The company offers electrostatic cleaning, which is proving popular not just with schools but also in other commercial business spaces. Buses can quickly be sanitized after each ride with small, hand-held, battery-powered electrostatic spray guns that emit a mist. The machines add a positive electric charge to the cleaning formula, which is then attracted to negatively charged surfaces.

It’s important to understand the disinfectant only kills what is on the surfaces at the time the spray is applied, Petrash said. It doesn’t continue to kill the virus for hours. Once someone else comes along and contaminates the surface, it is no longer sanitary.

“It isn’t a time-release thing,” he said.

His firm also offers a variety of other services ranging from supplying districts with equipment school staff can use themselves to sending crews in to do the cleaning. It also helps schools find hand sanitizer, disinfectant wipes and masks — all gear that is currently in short supply.

“You are going to want to sanitize the high-touch points, the push and pull door bars, and have barriers like plexiglass between students in the library,” he said.

Prices range per service, but City Wide is trying to keep costs down for schools, he said.

“For some services, we are charging 2 cents a square foot because we want to partner with the schools and help them get back up and running,” he said. “But there is still a risk to our employees, so we have to account for that.”

If schools purchase their own electrostatic fogging spray unit, it will cost between $1,700 and $7,000, but it could take several weeks to receive them, he said.

Cleaning between cohorts

In New York, six Greek day schools are considering an a.m./p.m. schedule that would require a deep cleaning midday between cohorts, said Anastasios Koularmanis, director of Greek education for the Greek Orthodox Archdiocese of America.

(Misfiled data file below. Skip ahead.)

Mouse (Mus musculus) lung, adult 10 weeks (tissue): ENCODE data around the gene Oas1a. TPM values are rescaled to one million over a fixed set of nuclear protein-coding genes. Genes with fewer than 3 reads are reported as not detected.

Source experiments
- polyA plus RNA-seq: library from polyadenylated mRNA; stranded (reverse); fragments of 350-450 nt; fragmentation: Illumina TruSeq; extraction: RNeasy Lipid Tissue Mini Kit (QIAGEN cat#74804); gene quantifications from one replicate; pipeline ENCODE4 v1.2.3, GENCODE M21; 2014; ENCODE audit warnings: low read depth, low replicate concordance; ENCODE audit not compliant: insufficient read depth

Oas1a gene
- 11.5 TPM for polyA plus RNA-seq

Desktops will be cleaned regularly, and the network of schools is also looking for funds to purchase touchless sinks.

“You are talking about a lot of money,” he said. “I wish the government would release some of the funds earmarked for things to prevent school shootings, like security cameras, so we could use it now for health and safety.”

Koularmanis said one approach won’t work for every school, as each school has a different culture and different average age of staff. Schools in his system will have students eat lunch in the classroom and spend as much time as possible outdoors. They also won’t have school on Fridays so more deep cleaning can be done.

“It’s going to be difficult to open up adhering to CDC guidelines,” he said, but he believes the reopening of schools is important.

“A school is not just a school,” he said. “We are looking at it as academic, but what we need to see is that we educate the whole child. We need to worry about the districts that are financially disadvantaged because those children really need that classroom time. If they don’t get it, school closures will really have a trickle-down effect.”